FORT WORTH, Texas — A pair of motions by attorneys representing the suspect in the disappearance of a Fort Worth woman could drastically reshape the case.
Typhenie Johnson first vanished in October of 2016 from an apartment complex in east Fort Worth.
In a motion to dismiss filed last week in Tarrant County District Court, attorneys for Chris Revill, the suspect, allege that prosecutors have engaged in "misconduct" after misleading the court on a crucial DNA lab test.
The document says prosecutors repeatedly told the court and the defense that a broken lab machine had prevented the tests from being performed.
"That is why we've seen delay," said attorney Lesa Pamplin. "We heard it hadn't been filed, the DNA machine was broken, just excuse after excuse."
Pamplin said last month, she noticed a prosecutor in a hearing looking at something that looked like the DNA report. She said only then was it handed over, and that it has a date that indicates testing was done in December of 2017.
"I don't think this was an oversight," she said.
But perhaps more damning is that the lab report shows "...no positive finding to connect Christopher Revill to the crime," according to the motion.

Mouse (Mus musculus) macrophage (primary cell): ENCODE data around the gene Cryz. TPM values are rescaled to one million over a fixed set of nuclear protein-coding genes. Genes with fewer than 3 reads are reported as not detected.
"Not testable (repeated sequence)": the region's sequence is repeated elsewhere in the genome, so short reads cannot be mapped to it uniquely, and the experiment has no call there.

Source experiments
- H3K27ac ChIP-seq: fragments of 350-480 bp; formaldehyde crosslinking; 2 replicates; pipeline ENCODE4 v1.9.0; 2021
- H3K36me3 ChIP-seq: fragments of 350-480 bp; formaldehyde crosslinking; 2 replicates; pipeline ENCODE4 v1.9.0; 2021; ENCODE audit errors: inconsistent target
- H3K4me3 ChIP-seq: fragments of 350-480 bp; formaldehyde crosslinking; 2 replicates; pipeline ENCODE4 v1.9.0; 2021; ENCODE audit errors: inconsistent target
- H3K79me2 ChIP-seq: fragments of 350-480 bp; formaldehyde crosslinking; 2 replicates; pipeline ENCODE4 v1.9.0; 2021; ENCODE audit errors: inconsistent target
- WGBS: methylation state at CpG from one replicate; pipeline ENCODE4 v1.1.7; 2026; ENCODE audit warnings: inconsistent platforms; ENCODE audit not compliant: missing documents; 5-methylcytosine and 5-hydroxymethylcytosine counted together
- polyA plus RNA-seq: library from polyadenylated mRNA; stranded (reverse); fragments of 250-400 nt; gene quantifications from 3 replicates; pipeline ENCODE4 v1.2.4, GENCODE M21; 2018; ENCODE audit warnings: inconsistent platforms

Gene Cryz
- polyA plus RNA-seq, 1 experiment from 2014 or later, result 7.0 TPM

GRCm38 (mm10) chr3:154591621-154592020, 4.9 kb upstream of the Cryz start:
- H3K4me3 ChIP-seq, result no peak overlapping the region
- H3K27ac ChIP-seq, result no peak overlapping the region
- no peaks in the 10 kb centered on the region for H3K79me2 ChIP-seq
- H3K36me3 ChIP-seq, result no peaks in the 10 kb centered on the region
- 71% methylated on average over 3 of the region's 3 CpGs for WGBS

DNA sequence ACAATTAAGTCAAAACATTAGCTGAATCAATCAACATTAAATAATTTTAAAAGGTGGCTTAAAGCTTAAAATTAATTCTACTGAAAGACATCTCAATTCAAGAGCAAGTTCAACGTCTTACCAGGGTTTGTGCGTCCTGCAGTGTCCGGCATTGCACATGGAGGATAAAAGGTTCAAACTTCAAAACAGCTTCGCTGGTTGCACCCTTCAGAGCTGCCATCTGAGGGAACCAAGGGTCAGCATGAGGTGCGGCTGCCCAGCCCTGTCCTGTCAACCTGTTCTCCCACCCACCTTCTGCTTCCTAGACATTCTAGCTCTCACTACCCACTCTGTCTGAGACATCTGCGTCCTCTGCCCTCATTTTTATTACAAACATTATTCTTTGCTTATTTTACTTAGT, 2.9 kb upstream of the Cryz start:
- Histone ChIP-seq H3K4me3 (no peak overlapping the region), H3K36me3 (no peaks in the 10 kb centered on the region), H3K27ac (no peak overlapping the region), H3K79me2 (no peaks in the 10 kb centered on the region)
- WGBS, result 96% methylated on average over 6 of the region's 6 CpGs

Revill has been behind bars since October of 2016, when Johnson first went missing.
The original affidavit for Revill's arrest states that he was the last one seen with Typhenie, and that personal items of hers were found in his family's backyard directly around the time she disappeared.
A spokeswoman for the Tarrant County District Attorney's Office said they couldn't comment because the motion is still pending.
Pamplin said she also filed a second motion to get a new judge, because she thinks the presiding one will need to be a witness in the motion to dismiss. She wouldn't discuss what specifically was and wasn't found by the DNA test.
It's likely a hearing on the dismissal will be held in December.